In this week’s episode of Parsing Immigration Policy, the Center for Immigration Studies looks at the number of illegal aliens released into the United States by the Biden administration in FY 2023 and their pathways for entry. Andrew Arthur, the Center’s resident fellow in law and policy, joins us for this episode to reveal how the administration permitted 140 percent more illegal aliens than legal immigrants with green cards to enter the country in FY 2023, despite the U.S. Constitution vesting Congress with the authority to regulate immigrant admissions. Arthur outlines four pathways through which the administration facilitates the entry of illegal aliens.
- CHNV Parole Program. In January, to curb illegal entries at the Southwest border post-Title 42, the Biden administration announced a new scheme under which 30,000 nationals per month from Cuba, Haiti, Nicaragua, and Venezuela are allowed to fly to the U.S. in lieu of entering illegally. Nearly 250,000 foreign nationals have been paroled in under this program.
- CBP One App Interview Scheme. The administration’s CBP One scheme, the topic of a recent podcast episode, allows inadmissible aliens from all over the world – including countries of terrorism concern – to pre-schedule their illegal entries to the United States. The administration is using this scheme to parole up to 1,450 inadmissible aliens into the country every day, with 235,172 paroled in for FY 2023.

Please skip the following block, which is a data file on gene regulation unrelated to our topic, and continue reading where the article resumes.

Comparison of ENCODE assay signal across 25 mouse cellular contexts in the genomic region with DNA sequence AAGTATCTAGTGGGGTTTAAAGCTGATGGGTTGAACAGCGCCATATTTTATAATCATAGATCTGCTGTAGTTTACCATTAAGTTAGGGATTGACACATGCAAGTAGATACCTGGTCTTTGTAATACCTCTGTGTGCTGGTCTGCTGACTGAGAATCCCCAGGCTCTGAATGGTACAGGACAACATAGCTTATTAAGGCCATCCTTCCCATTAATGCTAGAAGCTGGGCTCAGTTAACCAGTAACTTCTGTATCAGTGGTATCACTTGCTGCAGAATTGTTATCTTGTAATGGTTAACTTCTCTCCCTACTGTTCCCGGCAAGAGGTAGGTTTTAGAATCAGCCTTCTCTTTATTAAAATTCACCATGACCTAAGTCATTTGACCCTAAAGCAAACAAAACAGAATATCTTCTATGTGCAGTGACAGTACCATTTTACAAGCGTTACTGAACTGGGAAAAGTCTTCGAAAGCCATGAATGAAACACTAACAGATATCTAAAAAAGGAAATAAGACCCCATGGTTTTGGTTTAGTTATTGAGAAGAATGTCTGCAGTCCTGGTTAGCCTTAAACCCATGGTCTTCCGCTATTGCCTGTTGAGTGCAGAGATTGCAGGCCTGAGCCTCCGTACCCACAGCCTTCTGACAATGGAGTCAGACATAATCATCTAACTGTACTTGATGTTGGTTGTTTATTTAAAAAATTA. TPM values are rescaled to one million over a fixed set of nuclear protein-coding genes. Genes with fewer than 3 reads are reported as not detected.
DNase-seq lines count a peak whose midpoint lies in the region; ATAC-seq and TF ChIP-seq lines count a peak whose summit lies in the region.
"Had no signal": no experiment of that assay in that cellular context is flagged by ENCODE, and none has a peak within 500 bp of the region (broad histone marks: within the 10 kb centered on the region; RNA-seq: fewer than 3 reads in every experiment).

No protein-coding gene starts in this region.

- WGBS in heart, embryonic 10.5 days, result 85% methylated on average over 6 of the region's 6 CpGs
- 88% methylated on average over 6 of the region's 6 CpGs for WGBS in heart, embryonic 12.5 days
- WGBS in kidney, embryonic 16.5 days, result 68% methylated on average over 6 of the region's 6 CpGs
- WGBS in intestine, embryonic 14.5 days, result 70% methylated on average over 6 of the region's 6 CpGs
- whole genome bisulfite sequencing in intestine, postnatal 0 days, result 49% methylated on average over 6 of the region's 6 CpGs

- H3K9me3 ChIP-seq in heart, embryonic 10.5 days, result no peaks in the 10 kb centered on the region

- Ports of Entry. Aliens are also allowed to present themselves to CBP officers at the ports of entry and then be released on parole. The administration is using its very limited parole powers far outside the strict limits set by Congress.
- Got-Aways. With Border Patrol agents overwhelmed processing more than 5,600 illegal entrants a day, 600,000-plus other aliens entered illegally and evaded apprehension in FY 2023.
“More than two million inadmissible aliens have been allowed entry into the country in just one year –a population that would qualify as the 37th largest state in the country,” said Arthur. “This undermines the rule of law and puts tremendous pressure on local and state governments to provide housing, food, education, and medical care to those joining their communities.” In his closing commentary, Mark Krikorian, host of the podcast and executive director of the Center for Immigration Studies, draws attention to the International Network for Immigration Research. This newly created network establishes a cooperative arrangement between research organizations, including the Center, from four countries that share similar perspectives on immigration.
Mark Krikorian is the Executive Director of the Center for Immigration Studies.
Andrew Arthur is the Resident Fellow in Law and Policy at the Center for Immigration Studies.
Voices in the opening montage:
- Sen. Barack Obama at a 2005 press conference.
- Sen. John McCain in a 2010 election ad.
- President Lyndon Johnson, upon signing the 1965 Immigration Act.
- Booker T. Washington, reading in 1908 from his 1895 Atlanta Exposition speech.
- Laraine Newman as a "Conehead" on SNL in 1977.
- Hillary Clinton in a 2003 radio interview.
- Cesar Chavez in a 1974 interview.
- House Speaker Nancy Pelosi speaking to reporters in 2019.
- Prof. George Borjas in a 2016 C-SPAN appearance.
- Sen. Jeff Sessions in 2008 comments on the Senate floor.
- Charlton Heston in "Planet of the Apes".